The Quarterly Review, Volume 184

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William Gifford, Sir John Taylor Coleridge, John Gibson Lockhart, Whitwell Elwin, William Macpherson, William Smith, Sir John Murray IV, Rowland Edmund Prothero (Baron Ernle)
John Murray, 1896

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Page 304 - How absolute the knave is! we must speak by the card, or equivocation will undo us. By the Lord, Horatio, these three years I have taken note of it; the age is grown so picked, that the toe of the peasant comes so near the heel of the courtier, he galls his kibe. — How long hast thou been a grave-maker? 1 Clo. Of all the days i' the year, I came to't that day that our last king Hamlet overcame Fortinbras.
Page 303 - I have already urged, the practice of that which is ethically best — what we call goodness or virtue — involves a course of conduct which, in all respects, is opposed to that which leads to success in the cosmic struggle for existence. In place of ruthless selfassertion it demands self-restraint; in place of thrusting aside, or treading down, all competitors, it requires that the individual shall not merely respect, but shall help his fellows; its influence is directed, not so much to the survival...
Page 339 - Parliament that the King our sovereign lord, his heirs and successors kings of this realm, shall be taken, accepted and reputed the only supreme head in earth of the Church of England...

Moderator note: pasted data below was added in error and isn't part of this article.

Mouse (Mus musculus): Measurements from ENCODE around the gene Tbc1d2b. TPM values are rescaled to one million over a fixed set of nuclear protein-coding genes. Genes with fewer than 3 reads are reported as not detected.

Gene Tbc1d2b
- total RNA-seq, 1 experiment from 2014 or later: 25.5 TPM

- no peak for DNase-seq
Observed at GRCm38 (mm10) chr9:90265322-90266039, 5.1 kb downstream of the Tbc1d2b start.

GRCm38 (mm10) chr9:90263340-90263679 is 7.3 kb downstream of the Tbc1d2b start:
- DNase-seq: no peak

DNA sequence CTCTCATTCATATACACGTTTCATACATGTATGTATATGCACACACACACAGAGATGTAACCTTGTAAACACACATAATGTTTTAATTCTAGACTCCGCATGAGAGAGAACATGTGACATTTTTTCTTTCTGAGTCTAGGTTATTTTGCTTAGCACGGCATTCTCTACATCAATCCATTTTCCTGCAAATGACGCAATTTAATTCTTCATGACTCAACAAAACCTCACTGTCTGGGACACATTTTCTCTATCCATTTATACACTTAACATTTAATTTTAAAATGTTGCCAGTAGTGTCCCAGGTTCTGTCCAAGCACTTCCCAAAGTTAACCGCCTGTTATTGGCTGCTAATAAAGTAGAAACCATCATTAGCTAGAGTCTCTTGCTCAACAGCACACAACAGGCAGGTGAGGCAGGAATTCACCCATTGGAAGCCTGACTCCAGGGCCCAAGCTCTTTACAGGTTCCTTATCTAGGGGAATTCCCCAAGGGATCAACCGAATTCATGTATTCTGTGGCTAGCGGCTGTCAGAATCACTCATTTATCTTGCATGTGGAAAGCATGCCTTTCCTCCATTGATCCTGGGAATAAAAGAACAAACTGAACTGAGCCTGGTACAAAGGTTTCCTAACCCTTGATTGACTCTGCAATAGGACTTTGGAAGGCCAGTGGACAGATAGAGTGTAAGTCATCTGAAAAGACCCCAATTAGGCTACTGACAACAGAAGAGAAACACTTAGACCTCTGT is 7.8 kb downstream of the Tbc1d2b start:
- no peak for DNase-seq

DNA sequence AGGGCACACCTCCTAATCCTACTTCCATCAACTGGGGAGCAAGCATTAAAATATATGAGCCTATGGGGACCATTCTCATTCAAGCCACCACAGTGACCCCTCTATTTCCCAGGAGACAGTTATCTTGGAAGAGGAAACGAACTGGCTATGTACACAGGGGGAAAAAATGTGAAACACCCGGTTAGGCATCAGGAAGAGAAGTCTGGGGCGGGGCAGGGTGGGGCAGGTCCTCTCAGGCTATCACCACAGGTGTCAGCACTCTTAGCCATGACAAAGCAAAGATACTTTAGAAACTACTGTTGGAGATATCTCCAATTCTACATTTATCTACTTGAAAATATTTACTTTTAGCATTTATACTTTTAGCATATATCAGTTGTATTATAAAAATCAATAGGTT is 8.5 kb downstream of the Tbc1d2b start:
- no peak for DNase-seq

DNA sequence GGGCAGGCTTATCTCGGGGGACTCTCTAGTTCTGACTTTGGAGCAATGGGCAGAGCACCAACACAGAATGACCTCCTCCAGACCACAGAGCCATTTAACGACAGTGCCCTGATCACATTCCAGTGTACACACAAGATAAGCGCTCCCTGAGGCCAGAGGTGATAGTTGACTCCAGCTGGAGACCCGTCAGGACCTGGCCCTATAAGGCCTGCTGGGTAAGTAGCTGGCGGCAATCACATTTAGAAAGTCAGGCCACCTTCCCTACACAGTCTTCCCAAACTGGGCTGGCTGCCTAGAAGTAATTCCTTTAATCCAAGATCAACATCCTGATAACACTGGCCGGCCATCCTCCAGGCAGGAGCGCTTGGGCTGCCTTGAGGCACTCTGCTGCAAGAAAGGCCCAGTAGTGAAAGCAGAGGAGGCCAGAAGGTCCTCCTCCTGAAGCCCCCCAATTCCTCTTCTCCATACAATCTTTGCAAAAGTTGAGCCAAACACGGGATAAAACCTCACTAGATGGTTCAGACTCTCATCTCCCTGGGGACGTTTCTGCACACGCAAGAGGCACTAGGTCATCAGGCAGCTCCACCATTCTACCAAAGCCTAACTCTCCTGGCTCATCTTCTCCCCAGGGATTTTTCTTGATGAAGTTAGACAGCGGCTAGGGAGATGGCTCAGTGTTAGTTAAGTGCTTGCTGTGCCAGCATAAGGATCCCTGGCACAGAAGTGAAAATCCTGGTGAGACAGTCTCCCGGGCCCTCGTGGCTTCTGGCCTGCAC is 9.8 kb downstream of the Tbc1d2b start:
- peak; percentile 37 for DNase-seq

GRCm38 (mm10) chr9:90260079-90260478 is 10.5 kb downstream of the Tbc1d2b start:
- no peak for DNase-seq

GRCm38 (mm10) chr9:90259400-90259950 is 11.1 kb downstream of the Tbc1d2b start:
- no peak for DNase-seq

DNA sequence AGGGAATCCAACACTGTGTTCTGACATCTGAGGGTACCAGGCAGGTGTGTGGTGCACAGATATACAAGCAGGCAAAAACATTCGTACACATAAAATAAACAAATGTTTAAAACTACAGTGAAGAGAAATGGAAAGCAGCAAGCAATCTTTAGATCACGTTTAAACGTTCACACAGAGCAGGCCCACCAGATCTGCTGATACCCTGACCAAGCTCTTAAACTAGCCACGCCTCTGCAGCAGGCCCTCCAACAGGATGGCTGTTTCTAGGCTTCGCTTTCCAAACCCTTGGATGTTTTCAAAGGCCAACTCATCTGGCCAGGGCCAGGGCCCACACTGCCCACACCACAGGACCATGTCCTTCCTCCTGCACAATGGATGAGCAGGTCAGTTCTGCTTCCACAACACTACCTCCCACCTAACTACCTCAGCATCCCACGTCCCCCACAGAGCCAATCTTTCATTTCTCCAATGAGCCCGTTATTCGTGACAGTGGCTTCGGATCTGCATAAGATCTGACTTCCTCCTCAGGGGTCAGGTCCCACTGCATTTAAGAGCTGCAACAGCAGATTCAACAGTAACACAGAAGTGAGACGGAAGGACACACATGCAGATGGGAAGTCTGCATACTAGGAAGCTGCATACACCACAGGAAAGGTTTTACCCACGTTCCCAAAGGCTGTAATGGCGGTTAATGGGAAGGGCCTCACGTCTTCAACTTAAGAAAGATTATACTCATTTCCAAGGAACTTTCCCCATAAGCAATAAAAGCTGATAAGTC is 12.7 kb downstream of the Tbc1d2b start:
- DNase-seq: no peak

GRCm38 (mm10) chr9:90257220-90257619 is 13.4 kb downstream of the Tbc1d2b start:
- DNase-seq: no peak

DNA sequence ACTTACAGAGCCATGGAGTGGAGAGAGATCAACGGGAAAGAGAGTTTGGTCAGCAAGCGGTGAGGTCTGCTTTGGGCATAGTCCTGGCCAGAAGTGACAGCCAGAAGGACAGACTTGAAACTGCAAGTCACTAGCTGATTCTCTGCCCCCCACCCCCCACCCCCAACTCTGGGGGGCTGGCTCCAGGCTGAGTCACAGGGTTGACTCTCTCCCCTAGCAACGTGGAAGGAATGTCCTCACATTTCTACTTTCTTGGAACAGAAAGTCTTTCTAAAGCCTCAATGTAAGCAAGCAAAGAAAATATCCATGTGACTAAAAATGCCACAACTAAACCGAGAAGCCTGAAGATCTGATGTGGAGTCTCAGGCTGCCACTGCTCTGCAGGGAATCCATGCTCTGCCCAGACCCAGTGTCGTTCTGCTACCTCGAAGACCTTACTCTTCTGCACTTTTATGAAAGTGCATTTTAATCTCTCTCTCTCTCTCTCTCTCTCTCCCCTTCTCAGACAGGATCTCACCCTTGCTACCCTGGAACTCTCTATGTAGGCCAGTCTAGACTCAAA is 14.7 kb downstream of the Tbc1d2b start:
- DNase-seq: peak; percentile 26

Page 424 - I have kissed I know not how oft. Where be your gibes now? your gambols? your songs? your flashes of merriment, that were wont to set the table on a roar? Not one now, to mock your own grinning? quite chapfallen? Now get you to my lady's chamber, and tell her, let her paint an inch thick, to this favour she must come; make her laugh at that. Prithee, Horatio, tell me one thing. Hor. What's that, my lord? Ham. Dost thou think Alexander looked o' this fashion i
Page 408 - THESE things are but toys to come amongst such serious observations. But yet, since princes will have such things, it is better they should be graced with elegancy than daubed with cost.
Page 415 - LIS, the point upwards: next came the Queen, in the sixty-fifth year of her age, as we were told, very majestic; her face oblong, fair, but wrinkled; her eyes small, yet black and pleasant; her nose a little hooked; her lips narrow, and her teeth black (a defect the English seem subject to, from their too great use of sugar...
Page 404 - Alas! they had been friends in youth; But whispering tongues can poison truth; And constancy lives in realms above; And life is thorny; and youth is vain; And to be wroth with one we love Doth work like madness in the brain.
Page 166 - Beyond this flood a frozen continent Lies dark and wild, beat with perpetual storms Of whirlwind and dire hail, which on firm land Thaws not; but gathers heap, and ruin seems Of ancient pile: all else deep snow and ice...
Page 434 - By'r lady, your ladyship is nearer to heaven than when I saw you last, by the altitude of a chopine.
Page 314 - Universal History, the history of what man has accomplished in this world, is at bottom the History of the Great Men who have worked here.

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